Like the Griswold’s, does your extended family spend Christmas Day at the same home every year? Is your New Year’s resolution for next year to finally do something about the dark and musty smelling living area?
If you are considering embarking on a home building project in 2021, whether it’s a renovation or brand-new home build you probably want to know:
- Will I be able to build what I want?
- What will it cost?
- How long will the process from design stage to building take?
- And what’s your next step once the decision to build or renovate has been made?
You’re not alone in asking these questions; these are the most frequent questions asked by those who embark on a home building project.
To help answer these so you can start your home building project with confidence, we have outlined a brief rundown of the design, compliance and builder tendering processes and an estimate of timings for each stage.
Question One: Will I be able to build what I want?
Gaining your local Council’s approval is an important step in the building process. It can lead to frustrations and delays. If you are building in NSW, unless you are experienced with your local Council’s Local Environmental Plan (LEP), Development Control Plan (DCP) and the NSW Governments “Exempt and Comply Development Code” you will need the help of a suitable professional. They can explain the “rules” for what you can and can’t do to your property.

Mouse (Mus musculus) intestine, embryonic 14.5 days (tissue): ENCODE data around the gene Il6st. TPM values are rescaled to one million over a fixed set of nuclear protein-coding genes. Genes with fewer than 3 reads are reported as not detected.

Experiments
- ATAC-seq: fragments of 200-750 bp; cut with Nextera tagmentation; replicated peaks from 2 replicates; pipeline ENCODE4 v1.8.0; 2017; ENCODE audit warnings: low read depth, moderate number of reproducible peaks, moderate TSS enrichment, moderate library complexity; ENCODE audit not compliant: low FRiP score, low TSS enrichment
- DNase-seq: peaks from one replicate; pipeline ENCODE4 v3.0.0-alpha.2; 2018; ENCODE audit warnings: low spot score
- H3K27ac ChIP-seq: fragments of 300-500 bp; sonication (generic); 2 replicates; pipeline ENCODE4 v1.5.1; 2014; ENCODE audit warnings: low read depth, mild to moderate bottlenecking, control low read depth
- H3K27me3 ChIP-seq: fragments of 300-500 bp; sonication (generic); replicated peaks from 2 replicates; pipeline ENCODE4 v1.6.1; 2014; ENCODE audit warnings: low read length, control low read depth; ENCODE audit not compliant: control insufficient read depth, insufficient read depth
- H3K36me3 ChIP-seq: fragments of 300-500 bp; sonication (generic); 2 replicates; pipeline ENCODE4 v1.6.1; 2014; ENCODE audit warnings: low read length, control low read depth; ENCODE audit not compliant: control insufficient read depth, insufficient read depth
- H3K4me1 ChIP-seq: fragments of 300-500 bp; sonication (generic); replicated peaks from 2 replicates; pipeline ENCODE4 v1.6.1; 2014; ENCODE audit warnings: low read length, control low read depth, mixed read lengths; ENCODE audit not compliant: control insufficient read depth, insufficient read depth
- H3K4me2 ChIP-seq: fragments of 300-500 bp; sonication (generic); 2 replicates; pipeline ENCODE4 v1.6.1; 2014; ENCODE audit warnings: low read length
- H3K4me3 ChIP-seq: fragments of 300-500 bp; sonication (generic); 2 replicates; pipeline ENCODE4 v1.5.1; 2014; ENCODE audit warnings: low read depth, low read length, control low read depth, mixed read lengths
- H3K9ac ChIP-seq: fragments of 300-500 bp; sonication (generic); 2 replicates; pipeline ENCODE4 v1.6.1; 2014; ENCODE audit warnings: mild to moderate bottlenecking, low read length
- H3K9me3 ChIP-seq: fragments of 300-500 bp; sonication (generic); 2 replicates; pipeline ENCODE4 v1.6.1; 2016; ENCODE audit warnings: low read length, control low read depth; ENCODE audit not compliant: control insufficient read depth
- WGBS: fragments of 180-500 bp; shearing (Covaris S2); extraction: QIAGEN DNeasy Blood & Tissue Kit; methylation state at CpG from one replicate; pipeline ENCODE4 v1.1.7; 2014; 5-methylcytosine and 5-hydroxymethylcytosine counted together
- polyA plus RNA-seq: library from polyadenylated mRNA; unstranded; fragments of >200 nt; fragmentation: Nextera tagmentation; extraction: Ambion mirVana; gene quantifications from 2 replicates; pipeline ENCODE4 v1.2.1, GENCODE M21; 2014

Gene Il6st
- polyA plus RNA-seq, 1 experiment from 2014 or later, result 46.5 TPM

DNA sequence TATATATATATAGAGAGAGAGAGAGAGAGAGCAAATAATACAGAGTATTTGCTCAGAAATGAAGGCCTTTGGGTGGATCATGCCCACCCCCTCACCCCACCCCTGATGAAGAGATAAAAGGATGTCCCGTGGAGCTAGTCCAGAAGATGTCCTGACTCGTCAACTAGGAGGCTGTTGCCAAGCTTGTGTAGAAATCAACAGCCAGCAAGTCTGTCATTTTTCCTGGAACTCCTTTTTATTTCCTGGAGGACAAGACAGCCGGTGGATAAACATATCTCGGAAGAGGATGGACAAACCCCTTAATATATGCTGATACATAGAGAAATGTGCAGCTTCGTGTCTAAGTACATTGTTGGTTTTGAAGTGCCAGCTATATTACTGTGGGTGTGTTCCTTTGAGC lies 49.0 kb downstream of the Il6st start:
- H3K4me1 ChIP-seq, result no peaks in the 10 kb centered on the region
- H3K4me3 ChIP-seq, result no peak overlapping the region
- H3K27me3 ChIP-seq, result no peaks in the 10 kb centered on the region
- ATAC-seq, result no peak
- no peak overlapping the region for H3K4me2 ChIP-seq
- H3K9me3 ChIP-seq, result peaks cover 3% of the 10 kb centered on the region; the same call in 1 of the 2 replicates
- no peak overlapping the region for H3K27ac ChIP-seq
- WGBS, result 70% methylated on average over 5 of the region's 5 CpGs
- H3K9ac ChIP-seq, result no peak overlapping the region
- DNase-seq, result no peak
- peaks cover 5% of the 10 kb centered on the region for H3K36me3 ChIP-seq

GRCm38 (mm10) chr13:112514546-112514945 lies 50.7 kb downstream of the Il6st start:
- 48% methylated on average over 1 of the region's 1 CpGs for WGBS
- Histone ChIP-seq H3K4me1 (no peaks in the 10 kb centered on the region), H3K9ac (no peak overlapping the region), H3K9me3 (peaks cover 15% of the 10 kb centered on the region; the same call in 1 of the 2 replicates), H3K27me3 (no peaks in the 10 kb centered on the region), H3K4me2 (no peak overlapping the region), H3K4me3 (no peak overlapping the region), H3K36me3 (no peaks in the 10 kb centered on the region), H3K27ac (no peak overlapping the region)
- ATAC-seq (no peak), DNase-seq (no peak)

At Willoughby Architects we offer a fixed price “Needs and Options Review”, our review helps you to understand these areas and assists you in putting together a realistic design brief that all also ticks the boxes regarding your needs and wants.
Once you have a good idea of what you will be able to build within your local council area, what’s next?
Question Two: Determining what it will cost
Architects aren’t the best professionals to give you an accurate price, in fact, we aren’t allowed to provide them, that’s for a Builder or a Quantity Survey.
However, neither the builder nor the quantity surveyor can provide you with that figure without some sort a scaled sketch. Typically consisting of a Plan, Sections and Elevations and your architect is the best professional to provide this (By using the knowledge gained in Question 1).
Question Three: How long will it take from design to build?
A large range of factors will impact the design, approval and building time, including council and local government permits, inclement weather conditions, land slope factors, easements and sometimes delays are caused due to financial institutions.